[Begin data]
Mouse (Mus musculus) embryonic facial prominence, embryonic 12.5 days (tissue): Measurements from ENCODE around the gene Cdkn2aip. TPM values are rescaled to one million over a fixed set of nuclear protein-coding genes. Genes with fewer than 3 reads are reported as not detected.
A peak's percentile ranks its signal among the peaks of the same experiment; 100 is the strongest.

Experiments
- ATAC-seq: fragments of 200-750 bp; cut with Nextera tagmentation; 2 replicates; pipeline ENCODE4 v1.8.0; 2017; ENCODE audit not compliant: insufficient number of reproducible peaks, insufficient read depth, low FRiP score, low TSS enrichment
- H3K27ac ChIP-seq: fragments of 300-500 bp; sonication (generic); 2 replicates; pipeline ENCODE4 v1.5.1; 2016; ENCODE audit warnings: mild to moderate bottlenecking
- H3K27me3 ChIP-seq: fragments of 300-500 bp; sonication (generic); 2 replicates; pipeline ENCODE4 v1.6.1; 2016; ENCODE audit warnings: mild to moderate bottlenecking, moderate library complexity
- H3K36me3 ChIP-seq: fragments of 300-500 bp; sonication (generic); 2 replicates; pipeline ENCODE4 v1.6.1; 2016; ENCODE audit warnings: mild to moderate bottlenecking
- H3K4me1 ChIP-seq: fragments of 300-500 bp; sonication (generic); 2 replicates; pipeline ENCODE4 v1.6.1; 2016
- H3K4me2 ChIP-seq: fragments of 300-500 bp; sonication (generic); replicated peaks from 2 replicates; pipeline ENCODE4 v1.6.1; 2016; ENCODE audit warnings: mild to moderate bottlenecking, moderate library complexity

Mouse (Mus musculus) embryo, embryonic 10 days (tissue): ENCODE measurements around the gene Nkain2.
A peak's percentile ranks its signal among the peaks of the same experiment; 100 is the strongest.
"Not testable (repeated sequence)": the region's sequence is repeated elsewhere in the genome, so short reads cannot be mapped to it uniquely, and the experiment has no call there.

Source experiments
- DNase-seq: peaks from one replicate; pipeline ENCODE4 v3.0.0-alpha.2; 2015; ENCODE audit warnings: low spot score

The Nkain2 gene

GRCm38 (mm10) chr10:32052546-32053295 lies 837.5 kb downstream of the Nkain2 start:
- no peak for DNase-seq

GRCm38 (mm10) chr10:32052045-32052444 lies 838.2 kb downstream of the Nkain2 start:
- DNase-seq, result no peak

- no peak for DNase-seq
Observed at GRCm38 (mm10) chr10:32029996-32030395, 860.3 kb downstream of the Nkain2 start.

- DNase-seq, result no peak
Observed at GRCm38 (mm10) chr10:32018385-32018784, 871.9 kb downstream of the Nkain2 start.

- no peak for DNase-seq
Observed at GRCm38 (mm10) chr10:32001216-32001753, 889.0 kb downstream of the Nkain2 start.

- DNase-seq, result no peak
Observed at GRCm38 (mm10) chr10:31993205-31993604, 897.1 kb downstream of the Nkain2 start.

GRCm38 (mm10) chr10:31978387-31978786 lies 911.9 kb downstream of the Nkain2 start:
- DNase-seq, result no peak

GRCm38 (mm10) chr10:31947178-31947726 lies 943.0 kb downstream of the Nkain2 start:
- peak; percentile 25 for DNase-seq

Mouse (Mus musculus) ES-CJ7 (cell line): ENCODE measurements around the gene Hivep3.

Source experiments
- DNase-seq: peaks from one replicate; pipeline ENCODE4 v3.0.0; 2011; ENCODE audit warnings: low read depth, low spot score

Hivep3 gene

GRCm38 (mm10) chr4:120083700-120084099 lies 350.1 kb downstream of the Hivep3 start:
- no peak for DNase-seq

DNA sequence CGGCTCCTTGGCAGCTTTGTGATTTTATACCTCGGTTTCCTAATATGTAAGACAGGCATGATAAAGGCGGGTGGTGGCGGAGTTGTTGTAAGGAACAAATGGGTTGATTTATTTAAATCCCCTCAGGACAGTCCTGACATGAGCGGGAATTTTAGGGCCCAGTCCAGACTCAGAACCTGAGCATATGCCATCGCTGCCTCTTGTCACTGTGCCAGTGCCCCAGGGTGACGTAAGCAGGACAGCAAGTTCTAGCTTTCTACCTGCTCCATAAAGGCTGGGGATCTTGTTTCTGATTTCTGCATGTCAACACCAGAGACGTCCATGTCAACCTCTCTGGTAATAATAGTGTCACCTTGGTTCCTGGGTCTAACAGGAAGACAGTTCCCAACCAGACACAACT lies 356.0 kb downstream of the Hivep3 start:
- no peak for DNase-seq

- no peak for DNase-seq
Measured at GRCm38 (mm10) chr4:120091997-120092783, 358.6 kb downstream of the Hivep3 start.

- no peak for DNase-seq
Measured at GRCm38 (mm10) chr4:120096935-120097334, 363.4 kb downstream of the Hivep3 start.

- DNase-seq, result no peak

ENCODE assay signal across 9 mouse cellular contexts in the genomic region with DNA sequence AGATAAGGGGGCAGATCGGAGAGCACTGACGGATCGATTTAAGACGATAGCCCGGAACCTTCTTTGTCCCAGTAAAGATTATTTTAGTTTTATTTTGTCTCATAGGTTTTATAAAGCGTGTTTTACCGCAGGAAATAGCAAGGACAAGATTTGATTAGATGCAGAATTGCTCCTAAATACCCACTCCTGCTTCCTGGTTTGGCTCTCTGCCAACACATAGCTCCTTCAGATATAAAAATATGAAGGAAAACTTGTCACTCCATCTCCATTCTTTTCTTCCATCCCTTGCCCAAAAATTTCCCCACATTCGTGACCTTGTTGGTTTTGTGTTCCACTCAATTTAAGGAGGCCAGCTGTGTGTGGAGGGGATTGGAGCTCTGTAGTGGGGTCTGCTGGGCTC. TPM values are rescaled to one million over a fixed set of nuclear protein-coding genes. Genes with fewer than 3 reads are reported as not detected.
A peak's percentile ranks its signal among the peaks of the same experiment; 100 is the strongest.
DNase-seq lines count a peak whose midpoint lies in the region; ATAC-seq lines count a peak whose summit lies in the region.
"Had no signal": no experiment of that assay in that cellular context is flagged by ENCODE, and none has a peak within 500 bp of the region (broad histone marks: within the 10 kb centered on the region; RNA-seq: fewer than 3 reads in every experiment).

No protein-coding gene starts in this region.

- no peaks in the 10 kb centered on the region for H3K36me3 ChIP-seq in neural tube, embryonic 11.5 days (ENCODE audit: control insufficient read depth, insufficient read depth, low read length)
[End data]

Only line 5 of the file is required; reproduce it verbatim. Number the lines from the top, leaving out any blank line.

- H3K27ac ChIP-seq: fragments of 300-500 bp; sonication (generic); 2 replicates; pipeline ENCODE4 v1.5.1; 2016; ENCODE audit warnings: mild to moderate bottlenecking